Deep in the Mediterranean Sea, off the coast of Ponza Island, Italy, fragile ribbon jellies like this comb jelly (Cestum veneris) glide through the water with wavelike motions. Curling up, as seen in the video, is a defensive position.
The rare footage was filmed by marine biologist and photographer Alexander Semenov. “Reaching up to 1.5 meters (5 feet) in length, these sinuous jellies are rarely seen close to shore, largely because they’re easily broken up by powerful waves,” explains Rebecca Helm in Biographic:
“And yet they’re relatively abundant in open-ocean regions if you know where and when to look for them. Which is precisely what drew Semenov to the deep Italian ocean the night he captured this video…”
“Cestum jellies are shaped like gliders, with a central cockpit-like mouth flanked by two huge wings. On each wing, countless cell hairs flap back and forth to propel the jelly forward, creating a shimmery prism of rainbow color. When the jellies are feeding, rather than migrating to or from the ocean’s depths, these moving wings create a wake that buffets and frightens would-be prey, such as small shrimp-like copepods.”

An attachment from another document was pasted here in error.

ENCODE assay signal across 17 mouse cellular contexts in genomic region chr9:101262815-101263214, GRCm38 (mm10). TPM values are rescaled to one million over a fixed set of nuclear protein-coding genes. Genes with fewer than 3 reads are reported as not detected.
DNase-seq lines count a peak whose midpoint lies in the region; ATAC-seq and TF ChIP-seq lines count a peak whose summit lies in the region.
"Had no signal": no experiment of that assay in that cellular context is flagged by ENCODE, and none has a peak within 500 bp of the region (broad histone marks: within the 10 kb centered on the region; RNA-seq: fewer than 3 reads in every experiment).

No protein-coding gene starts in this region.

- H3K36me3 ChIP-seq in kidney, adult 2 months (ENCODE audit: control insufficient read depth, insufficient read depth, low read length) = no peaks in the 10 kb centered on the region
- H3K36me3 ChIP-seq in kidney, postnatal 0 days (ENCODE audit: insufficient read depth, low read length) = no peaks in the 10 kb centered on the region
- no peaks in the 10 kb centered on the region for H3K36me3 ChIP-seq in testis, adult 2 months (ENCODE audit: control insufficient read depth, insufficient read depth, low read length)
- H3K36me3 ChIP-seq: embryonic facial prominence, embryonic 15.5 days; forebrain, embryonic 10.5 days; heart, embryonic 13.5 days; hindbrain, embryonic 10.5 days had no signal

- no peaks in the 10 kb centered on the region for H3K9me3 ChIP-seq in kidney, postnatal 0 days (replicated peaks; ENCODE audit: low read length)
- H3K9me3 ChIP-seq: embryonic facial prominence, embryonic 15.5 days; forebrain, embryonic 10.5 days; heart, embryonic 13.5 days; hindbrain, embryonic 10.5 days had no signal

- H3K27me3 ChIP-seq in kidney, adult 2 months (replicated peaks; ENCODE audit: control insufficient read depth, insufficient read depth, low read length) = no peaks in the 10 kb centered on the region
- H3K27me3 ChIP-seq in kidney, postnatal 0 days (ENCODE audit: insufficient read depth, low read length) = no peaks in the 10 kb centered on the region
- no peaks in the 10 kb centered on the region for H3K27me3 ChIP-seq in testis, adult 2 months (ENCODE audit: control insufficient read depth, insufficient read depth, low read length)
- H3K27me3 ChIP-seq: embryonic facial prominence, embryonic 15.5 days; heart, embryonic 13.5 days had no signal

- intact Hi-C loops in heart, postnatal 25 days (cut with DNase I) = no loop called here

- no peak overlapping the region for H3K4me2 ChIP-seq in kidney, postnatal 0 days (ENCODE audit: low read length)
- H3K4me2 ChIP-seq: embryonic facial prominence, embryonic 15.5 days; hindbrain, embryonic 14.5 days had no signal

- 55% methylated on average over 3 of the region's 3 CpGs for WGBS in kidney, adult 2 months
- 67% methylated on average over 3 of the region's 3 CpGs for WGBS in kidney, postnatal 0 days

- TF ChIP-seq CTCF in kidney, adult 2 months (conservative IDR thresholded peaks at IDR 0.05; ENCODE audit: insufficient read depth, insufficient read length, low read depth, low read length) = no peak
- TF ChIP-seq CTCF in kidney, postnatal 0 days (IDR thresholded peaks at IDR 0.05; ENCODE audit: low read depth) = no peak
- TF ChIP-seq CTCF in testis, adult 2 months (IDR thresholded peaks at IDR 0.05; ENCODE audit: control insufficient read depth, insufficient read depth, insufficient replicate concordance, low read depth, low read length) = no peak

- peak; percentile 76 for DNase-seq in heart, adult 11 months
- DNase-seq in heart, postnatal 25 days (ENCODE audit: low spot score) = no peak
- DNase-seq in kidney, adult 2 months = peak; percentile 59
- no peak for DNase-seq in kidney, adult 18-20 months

“Studies have shown that as the prey tumble in confusion, the jelly reverses course, its wings becoming like walls that the panicked prey collide with. Each wing is covered in sticky tentacles, and once the prey are ensnared, they become coated in an immobilizing goo, and transported to the central mouth for digestion.”
Watch this next from the same location: Alien-like creatures in the Mediterranean Sea at night.
Then watch these related videos:
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• There’s no such thing as a jellyfish
• Four jellies that diffract rainbow light like iridescent spaceships